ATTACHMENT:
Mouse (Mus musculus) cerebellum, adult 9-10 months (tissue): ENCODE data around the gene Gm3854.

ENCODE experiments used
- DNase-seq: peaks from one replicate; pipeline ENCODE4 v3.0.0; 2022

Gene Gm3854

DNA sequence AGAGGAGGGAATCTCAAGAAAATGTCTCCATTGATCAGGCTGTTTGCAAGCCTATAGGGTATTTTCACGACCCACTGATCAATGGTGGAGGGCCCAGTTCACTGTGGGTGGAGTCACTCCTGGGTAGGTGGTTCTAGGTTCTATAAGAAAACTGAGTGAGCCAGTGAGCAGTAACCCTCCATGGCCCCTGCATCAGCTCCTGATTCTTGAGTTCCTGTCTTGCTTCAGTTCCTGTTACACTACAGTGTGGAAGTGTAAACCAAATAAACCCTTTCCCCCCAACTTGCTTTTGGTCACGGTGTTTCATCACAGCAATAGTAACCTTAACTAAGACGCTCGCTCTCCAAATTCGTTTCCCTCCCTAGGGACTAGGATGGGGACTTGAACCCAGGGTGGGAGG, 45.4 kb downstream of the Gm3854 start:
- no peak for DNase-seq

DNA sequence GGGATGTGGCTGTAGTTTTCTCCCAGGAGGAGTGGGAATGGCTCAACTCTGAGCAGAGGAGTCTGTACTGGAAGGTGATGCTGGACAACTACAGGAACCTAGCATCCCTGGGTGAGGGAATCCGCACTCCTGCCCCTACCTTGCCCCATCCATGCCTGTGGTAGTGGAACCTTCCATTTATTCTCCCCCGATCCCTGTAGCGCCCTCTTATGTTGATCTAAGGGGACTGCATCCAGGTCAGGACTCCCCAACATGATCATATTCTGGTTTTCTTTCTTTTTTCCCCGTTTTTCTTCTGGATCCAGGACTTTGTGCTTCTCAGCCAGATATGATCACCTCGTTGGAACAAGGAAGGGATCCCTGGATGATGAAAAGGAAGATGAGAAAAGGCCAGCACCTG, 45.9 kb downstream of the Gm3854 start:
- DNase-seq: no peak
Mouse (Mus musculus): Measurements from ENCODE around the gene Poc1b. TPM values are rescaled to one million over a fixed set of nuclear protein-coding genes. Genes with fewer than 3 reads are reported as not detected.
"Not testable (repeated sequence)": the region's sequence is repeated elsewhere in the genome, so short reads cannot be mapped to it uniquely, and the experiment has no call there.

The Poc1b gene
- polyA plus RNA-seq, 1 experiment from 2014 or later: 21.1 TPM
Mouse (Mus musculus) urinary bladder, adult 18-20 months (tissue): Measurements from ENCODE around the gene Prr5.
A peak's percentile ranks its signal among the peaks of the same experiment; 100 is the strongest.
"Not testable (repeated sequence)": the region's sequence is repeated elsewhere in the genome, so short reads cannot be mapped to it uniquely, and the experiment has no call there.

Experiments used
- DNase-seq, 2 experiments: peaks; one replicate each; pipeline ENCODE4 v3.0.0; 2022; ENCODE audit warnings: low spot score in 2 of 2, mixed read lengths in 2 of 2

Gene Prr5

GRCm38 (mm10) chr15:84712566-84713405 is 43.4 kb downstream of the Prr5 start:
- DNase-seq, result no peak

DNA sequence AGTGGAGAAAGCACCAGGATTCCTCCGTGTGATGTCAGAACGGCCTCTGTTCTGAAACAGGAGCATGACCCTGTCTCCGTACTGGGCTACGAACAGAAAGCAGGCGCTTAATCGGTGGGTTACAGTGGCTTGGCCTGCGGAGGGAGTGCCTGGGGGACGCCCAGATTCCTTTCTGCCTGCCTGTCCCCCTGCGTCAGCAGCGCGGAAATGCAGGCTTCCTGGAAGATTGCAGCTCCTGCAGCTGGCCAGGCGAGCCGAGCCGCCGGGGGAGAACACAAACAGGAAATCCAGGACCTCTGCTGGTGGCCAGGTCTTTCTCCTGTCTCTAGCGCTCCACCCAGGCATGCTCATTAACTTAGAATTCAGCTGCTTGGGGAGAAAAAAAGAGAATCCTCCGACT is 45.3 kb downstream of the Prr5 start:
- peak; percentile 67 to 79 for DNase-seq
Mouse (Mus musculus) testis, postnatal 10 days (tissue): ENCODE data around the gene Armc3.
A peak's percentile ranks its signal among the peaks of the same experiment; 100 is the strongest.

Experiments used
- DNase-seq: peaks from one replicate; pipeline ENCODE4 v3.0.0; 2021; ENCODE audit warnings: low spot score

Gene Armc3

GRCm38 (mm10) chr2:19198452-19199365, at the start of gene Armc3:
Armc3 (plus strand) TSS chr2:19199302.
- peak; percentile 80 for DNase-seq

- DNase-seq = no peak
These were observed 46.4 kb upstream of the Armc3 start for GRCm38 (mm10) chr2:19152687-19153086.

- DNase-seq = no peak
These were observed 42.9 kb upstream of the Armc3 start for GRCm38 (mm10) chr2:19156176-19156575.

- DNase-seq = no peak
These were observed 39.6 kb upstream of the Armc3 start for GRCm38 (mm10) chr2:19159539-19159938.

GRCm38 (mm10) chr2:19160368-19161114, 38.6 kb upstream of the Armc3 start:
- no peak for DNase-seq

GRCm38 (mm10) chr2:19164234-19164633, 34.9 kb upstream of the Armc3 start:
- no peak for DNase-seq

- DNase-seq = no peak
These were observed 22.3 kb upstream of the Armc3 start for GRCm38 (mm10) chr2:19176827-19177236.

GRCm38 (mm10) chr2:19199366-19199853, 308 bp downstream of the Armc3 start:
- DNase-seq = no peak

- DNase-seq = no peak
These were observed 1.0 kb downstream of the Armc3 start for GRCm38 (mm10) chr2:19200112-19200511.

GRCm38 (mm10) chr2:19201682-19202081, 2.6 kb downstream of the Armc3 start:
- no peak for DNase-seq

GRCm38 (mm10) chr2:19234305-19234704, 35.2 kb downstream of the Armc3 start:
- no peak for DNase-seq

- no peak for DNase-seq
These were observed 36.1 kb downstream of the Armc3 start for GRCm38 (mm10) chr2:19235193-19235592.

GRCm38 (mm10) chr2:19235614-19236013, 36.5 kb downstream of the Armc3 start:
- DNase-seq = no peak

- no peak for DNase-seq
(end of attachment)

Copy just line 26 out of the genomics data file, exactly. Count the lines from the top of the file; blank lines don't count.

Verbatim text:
- DNase-seq: peaks from one replicate; pipeline ENCODE4 v3.0.0; 2021; ENCODE audit warnings: low spot score